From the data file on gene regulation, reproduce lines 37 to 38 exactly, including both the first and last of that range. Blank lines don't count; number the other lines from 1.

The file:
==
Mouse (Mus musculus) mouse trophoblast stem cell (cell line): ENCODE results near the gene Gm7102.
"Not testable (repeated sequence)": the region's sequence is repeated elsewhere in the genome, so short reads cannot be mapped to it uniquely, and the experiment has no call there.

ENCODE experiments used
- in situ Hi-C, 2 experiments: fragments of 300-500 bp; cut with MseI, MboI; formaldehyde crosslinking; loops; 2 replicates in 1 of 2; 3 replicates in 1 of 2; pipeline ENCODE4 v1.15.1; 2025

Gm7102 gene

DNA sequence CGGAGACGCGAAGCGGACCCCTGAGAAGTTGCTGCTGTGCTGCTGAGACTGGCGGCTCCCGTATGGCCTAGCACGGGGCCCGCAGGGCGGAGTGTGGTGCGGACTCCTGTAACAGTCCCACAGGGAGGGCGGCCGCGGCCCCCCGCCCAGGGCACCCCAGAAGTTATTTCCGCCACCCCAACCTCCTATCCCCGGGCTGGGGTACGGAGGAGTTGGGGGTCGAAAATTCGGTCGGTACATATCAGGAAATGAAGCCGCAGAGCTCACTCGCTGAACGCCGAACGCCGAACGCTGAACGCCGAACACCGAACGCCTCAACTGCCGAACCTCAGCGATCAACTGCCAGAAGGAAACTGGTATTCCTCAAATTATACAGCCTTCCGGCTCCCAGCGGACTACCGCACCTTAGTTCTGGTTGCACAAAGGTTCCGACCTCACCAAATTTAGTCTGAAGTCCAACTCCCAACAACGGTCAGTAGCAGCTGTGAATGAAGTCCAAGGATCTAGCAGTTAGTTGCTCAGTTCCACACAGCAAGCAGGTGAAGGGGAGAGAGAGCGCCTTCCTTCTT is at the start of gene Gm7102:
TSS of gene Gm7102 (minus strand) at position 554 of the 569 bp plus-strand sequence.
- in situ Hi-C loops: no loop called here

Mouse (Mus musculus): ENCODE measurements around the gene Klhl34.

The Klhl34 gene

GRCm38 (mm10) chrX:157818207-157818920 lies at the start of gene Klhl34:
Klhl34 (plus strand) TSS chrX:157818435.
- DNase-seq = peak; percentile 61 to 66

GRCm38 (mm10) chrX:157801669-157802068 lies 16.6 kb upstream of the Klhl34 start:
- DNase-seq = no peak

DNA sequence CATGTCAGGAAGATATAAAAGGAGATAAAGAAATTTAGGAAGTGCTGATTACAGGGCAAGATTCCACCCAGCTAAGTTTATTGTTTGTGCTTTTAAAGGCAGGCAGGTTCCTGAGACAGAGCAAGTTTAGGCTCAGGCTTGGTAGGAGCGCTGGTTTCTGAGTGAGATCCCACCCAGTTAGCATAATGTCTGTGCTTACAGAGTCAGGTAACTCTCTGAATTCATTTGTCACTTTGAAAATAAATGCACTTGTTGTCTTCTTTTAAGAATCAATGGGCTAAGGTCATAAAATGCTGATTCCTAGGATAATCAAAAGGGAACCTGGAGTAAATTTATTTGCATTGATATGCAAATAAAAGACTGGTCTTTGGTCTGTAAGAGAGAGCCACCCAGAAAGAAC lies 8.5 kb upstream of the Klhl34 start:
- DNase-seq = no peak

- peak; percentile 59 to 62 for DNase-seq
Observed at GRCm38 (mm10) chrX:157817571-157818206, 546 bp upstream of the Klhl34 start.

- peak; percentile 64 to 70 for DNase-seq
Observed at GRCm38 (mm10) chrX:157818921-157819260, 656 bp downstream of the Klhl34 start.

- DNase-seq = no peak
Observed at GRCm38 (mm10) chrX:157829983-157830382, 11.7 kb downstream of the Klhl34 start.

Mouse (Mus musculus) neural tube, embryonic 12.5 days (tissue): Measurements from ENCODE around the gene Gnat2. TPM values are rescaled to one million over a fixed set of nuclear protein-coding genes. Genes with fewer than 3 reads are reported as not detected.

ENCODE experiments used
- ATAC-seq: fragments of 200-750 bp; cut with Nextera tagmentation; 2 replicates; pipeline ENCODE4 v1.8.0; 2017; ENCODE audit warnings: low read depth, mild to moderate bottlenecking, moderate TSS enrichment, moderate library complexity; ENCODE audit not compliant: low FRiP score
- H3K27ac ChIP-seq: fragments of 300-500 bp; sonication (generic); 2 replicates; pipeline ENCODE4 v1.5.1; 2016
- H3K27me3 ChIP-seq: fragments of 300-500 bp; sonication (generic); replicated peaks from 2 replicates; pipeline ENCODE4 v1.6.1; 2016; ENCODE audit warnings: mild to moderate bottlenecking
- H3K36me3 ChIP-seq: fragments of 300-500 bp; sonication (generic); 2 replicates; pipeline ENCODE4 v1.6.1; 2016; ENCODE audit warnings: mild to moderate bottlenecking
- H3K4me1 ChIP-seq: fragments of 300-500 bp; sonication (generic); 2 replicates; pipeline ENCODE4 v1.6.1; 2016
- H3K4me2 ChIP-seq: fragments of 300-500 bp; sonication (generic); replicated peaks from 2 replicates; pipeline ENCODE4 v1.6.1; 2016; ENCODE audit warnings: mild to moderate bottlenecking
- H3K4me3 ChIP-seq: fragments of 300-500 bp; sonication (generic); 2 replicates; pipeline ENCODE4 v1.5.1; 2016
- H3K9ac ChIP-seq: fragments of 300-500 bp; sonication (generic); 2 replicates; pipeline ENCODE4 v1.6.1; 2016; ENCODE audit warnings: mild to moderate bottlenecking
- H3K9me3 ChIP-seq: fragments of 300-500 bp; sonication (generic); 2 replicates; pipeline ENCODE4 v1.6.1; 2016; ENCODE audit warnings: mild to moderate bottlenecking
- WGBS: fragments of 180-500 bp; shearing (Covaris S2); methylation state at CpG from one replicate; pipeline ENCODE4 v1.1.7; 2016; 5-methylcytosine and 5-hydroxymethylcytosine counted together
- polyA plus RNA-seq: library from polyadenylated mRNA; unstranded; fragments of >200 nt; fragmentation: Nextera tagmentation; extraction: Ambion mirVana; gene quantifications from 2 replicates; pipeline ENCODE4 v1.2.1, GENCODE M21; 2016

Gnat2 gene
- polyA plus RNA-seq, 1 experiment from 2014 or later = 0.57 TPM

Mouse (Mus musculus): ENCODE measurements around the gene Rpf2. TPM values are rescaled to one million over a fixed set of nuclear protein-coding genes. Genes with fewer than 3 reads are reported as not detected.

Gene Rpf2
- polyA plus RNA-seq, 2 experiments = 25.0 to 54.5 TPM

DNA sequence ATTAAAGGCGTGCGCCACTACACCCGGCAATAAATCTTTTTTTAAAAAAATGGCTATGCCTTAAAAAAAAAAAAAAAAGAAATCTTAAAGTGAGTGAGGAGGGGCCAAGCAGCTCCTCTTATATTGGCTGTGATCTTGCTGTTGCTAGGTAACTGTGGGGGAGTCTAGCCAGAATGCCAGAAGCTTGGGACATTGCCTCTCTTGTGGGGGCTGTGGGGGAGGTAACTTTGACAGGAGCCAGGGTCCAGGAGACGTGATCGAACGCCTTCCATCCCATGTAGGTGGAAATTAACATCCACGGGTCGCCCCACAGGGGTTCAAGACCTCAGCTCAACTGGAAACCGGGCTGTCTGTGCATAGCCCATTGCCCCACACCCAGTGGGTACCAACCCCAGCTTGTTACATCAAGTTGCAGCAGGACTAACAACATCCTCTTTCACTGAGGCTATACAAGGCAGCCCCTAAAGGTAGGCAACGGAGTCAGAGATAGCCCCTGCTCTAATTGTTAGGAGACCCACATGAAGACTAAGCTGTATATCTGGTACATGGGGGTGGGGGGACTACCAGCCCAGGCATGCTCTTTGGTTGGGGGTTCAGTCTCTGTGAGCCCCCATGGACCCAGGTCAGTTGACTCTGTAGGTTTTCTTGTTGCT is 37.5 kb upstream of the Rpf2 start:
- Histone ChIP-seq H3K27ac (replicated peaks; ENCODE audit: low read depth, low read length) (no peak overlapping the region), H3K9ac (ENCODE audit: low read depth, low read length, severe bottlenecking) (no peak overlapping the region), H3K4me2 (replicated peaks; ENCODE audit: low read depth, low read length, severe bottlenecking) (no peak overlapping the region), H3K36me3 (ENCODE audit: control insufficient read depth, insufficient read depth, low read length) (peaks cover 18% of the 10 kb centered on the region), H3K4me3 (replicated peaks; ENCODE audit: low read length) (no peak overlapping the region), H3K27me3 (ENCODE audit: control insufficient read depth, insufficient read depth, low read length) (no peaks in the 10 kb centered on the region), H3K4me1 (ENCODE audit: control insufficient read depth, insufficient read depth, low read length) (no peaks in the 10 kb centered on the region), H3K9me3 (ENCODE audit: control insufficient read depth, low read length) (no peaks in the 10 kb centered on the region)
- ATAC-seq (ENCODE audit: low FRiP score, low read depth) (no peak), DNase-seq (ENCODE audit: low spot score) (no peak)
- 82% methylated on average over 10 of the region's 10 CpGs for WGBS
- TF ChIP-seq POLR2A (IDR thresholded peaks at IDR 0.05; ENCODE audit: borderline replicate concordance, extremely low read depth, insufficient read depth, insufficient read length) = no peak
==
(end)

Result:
Gnat2 gene
- polyA plus RNA-seq, 1 experiment from 2014 or later = 0.57 TPM